Thursday, September 11, 2008

Perils of PE

For avid readers of my blog, you might have realised that I am undergoing a deconstruction process of my valuation techniques. Just yesterday, I was debunking my own way of using a bastardized version of DCF to calculate the intrinsic value. Mr.Investor could very well describe me.

It's important to read about investing and it's also very important to practice it by valuating listed companies. Only then will the things read be transferred from the RAM of your brains to the more permanent hardisk. For now, I'll be deconstructing my PE ratio analysis.

We can use the PE ratio to derive the future price of a company, if we also know about the earnings in the future. To go about doing that, we just need to follow the steps below:

1. Assume an earnings growth rate. Project future earnings by applying the earnings growth rate to current earnings.

2. Assume a PE ratio. Then multiply the projected future earnings with this PE ratio, and we'll get the future price.

For example, company A has earnings growth rate of 21.1% (CAGR over 4 years). For simplicity, we assume a earnings growth of 20%. FY07's EPS is 5.6 cts per share. Thus, projected FY08's EPS is 6.7 cts per share (5.6 x 1.2 = 6.7).

Here's the historical PE ratio:

* EPS in FY07 is actually 0.278 RMB, not 0.278 SGD. There is a mistake in the headings.

The lowest PE ratio is 5.5x and the highest is 26.3x. To be conservative, we assume a PE ratio of 5.5x to multiply the FY08's earnings of 6.7cts per share, giving us a future price of $0.365.

Easy right? But there is actually a lot of things hidden beneath the simplicity of the maths. Besides the difficulty of assuming the earning growth rate, there is also the problem of using historical low PE ratio to justify the multiples. Actually these two are inherently the same problem - that of projecting the past into the future.

To illustrate, imagine this. A 90 years old man, having lived to such a ripe old age, had never died before (obviously!) in this entire lifetime. Based on historical data, this old man will continue to grow at the CAGR (based on the past 90 yrs) of 1 year per annum. In fact, he will continue growing for the next 90 years, based again on past data. If we can extend this further, he will probably never die because past data had no records of him dying before. What do you think of this?

To assume that the price of the company will not fall below the historical low is a myth, and is best dismissed with facts. In 2003, if we are to compile the historical PE data of company A, the lowest PE is 8.5x. If the investor bought in at 8.5x, thinking that the price will be supported at that PE level, he will be sorely disappointed. In 2004, lowest PE becomes 7.1 x. In 2005 and 2006, lowest PE becomes 5.5x. The lowest historical PE just keeps getting lower and lower.

Based on 1H08, EPS for Company A is 3.126 cts per share. Current price now is 24.5 cts. If we annualised 1H08 by multiplying by 2 (assuming constant earnings for 2H08, haha, the irony of it), we end up with a FY08 EPS of 6.252 cts per share. So guess what's the PE? It's 3.9x.

PE can get lower than what past historical data showed. To project the past into the future, is akin to a 90 year old man projecting his future life span forever because he had never died before. Amusing but ultimately ridiculous.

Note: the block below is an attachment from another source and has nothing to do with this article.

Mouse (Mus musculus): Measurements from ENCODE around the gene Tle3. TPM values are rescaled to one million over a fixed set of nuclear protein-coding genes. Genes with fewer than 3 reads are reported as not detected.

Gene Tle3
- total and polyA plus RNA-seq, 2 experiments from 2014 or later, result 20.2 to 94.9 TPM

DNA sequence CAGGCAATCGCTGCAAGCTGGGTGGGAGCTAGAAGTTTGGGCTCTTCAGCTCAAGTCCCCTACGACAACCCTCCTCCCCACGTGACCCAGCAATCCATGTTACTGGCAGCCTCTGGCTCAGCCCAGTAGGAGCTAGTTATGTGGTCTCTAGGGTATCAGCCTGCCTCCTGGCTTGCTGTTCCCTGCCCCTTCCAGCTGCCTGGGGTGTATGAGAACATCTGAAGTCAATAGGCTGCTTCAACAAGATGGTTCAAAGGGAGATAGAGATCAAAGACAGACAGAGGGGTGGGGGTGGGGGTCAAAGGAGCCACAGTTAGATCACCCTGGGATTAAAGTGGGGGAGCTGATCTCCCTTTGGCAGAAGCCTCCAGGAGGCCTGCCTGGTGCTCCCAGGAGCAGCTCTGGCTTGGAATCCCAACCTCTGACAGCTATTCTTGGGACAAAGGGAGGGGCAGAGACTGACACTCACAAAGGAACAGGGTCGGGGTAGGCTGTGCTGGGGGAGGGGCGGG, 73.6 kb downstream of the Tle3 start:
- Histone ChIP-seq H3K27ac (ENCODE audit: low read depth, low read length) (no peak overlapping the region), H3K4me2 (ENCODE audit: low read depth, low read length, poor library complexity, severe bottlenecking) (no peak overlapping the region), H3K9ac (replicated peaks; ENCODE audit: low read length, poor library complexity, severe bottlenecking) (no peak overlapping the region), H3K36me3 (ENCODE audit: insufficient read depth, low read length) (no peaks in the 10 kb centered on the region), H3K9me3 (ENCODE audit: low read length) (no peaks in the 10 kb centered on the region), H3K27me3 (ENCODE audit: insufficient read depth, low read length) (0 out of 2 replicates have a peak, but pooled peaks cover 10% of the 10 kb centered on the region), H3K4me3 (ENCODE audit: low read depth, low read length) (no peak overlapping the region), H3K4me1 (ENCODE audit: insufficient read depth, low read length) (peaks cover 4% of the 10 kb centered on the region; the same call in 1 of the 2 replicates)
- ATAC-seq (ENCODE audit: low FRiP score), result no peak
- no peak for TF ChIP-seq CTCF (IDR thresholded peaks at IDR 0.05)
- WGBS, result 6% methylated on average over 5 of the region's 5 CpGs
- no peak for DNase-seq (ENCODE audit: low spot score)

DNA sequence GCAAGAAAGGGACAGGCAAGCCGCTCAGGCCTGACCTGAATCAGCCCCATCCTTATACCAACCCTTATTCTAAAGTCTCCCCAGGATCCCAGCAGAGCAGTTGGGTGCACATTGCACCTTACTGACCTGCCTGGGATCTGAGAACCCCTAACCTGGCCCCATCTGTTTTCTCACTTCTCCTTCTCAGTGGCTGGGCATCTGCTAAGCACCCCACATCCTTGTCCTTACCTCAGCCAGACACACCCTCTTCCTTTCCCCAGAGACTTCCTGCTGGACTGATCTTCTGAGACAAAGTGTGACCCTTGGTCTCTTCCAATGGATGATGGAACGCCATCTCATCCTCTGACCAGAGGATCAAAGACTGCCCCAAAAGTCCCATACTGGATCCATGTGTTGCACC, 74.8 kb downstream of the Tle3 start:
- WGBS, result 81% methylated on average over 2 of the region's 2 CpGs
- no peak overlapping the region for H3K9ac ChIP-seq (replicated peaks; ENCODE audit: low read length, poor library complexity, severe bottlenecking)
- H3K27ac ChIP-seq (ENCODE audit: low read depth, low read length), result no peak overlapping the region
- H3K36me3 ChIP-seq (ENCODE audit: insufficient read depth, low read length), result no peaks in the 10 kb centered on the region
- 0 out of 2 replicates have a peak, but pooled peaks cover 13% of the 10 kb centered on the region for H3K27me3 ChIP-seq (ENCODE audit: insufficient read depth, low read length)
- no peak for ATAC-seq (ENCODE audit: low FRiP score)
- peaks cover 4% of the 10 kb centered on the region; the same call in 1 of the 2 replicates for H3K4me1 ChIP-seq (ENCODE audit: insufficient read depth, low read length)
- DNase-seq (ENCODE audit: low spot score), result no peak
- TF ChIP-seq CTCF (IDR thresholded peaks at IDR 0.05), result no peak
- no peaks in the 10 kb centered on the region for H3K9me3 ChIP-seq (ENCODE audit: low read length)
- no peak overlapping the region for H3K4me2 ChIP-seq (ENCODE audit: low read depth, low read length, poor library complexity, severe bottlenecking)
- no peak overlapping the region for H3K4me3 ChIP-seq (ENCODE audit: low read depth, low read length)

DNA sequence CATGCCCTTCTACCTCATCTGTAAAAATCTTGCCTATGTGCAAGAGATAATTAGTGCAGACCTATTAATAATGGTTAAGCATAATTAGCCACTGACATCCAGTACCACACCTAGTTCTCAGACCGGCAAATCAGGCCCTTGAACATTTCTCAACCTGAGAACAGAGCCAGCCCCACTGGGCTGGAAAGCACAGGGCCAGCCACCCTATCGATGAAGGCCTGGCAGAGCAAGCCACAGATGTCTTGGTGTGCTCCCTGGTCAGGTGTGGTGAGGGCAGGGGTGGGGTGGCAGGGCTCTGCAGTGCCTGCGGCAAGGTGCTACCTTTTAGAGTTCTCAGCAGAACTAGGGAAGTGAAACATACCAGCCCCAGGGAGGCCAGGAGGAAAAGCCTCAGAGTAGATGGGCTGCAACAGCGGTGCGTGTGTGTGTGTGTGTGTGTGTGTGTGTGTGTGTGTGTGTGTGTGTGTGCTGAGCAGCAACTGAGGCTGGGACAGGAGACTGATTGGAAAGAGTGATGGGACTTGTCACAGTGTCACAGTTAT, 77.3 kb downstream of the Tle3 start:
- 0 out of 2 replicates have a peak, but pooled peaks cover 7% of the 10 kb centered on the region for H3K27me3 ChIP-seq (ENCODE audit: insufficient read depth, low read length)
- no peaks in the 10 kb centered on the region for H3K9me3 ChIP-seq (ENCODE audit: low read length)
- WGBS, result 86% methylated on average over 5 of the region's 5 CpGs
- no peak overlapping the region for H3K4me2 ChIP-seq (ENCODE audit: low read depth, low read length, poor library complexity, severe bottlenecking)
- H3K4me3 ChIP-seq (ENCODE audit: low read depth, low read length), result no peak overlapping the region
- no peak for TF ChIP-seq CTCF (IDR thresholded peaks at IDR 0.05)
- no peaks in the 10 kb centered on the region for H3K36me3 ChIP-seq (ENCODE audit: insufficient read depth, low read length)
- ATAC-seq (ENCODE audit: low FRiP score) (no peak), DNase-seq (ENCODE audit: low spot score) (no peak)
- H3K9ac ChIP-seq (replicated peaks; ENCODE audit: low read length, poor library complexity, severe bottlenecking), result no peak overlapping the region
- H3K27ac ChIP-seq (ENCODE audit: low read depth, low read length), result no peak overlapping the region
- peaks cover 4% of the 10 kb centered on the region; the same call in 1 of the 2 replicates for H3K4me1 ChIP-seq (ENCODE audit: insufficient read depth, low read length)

DanielXX said...

hi nice article. Incidentally I had also written something along this line in a recent blog article. You could check it out at Mystockthoughts blog.

PE has caused grief to many in this bull-to-bear market. Now it's morphed to premium-to-book or even book valuation. Tens of billions of justifiable market cap have simply evaporated through such a change in valuation.

la papillion said...

Hi danielxx,

Yes, i've read your article :) It's very insightful, detailing the different valuation technique to showcase the best. Different valuation metric sells at different times, in era, those companies without earnings will have Price/sales ratio or eyeballing hits. Way before all this, where stocks are deemed risky and bonds are the norm, the metric to sell stocks are dividend yields.

So now, when all hope is lost, stocks are sold at having low price to book :)

There are seldom new things in the market, isn't it? :)

Anonymous said...

nice article there;) p/e valuation is one of the more dangerous i believe. Re-ratings occur all the time, and I like the last statement u made. The best I believe might be to use the book value, which probably provides u with some effective protection from downside during trying, and also bullish periods.


la papillion said...

Hi patrick,

Thanks! I have some comments waiting to be typed out in your blog too...need to find the time. U're interested in 2nd chance? :)

Mike Dirnt said...

Hi LP,

PE when used alone may not be good enough.

how about calculating the PEG ratio? that will give a better sense

by the way, i just bought into Pac Andes today. NTA is at $0.23 and curent price is slightly below it. so quite reasonable enough for me. i did not use NAV because it has a big intangible assets in it.

i dont think i can catch the bottom, but im looking long term for this one

la papillion said...

Hi mike,

Ya, PEG by Peter lynch can be a good guide. I think the safe limit to start looking is when the PEG hits around 0.5 - that means a 1% earnings growth rate is valuated at 0.5 PE.

But PEG doesn't work on cyclicals. For cyclicals, the best time to buy might be at high PE, signalling the bottom of the cycle (peter lynch mentioned that, not me).

Pac andes have very good dividends yields at your price, if it's sustainable :)

Mike Dirnt said...

Hi LP,

I did not come across about Peter Lynch high PE. That is interesting to signal a bottom. Im scratching my head now